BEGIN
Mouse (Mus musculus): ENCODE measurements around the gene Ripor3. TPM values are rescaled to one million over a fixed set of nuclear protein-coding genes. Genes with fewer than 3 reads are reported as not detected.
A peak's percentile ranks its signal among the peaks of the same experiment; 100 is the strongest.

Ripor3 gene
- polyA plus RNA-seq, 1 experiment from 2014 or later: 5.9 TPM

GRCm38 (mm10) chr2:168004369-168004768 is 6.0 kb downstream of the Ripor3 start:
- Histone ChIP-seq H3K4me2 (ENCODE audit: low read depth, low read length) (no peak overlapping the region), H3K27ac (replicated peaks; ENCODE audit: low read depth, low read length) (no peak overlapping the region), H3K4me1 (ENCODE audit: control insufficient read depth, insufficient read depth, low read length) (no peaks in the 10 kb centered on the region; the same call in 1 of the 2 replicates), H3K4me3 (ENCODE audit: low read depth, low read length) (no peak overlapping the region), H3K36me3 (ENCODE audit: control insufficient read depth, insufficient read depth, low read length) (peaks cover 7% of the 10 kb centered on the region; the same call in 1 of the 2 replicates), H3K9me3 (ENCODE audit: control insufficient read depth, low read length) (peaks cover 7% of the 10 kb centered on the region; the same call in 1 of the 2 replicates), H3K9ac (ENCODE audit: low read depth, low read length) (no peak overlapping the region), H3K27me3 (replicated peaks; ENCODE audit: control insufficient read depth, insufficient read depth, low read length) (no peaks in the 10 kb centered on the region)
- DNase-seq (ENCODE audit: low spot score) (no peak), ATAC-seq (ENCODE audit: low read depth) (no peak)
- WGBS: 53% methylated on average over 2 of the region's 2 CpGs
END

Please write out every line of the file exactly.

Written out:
Mouse (Mus musculus): ENCODE measurements around the gene Ripor3. TPM values are rescaled to one million over a fixed set of nuclear protein-coding genes. Genes with fewer than 3 reads are reported as not detected.
A peak's percentile ranks its signal among the peaks of the same experiment; 100 is the strongest.

Ripor3 gene
- polyA plus RNA-seq, 1 experiment from 2014 or later: 5.9 TPM

GRCm38 (mm10) chr2:168004369-168004768 is 6.0 kb downstream of the Ripor3 start:
- Histone ChIP-seq H3K4me2 (ENCODE audit: low read depth, low read length) (no peak overlapping the region), H3K27ac (replicated peaks; ENCODE audit: low read depth, low read length) (no peak overlapping the region), H3K4me1 (ENCODE audit: control insufficient read depth, insufficient read depth, low read length) (no peaks in the 10 kb centered on the region; the same call in 1 of the 2 replicates), H3K4me3 (ENCODE audit: low read depth, low read length) (no peak overlapping the region), H3K36me3 (ENCODE audit: control insufficient read depth, insufficient read depth, low read length) (peaks cover 7% of the 10 kb centered on the region; the same call in 1 of the 2 replicates), H3K9me3 (ENCODE audit: control insufficient read depth, low read length) (peaks cover 7% of the 10 kb centered on the region; the same call in 1 of the 2 replicates), H3K9ac (ENCODE audit: low read depth, low read length) (no peak overlapping the region), H3K27me3 (replicated peaks; ENCODE audit: control insufficient read depth, insufficient read depth, low read length) (no peaks in the 10 kb centered on the region)
- DNase-seq (ENCODE audit: low spot score) (no peak), ATAC-seq (ENCODE audit: low read depth) (no peak)
- WGBS: 53% methylated on average over 2 of the region's 2 CpGs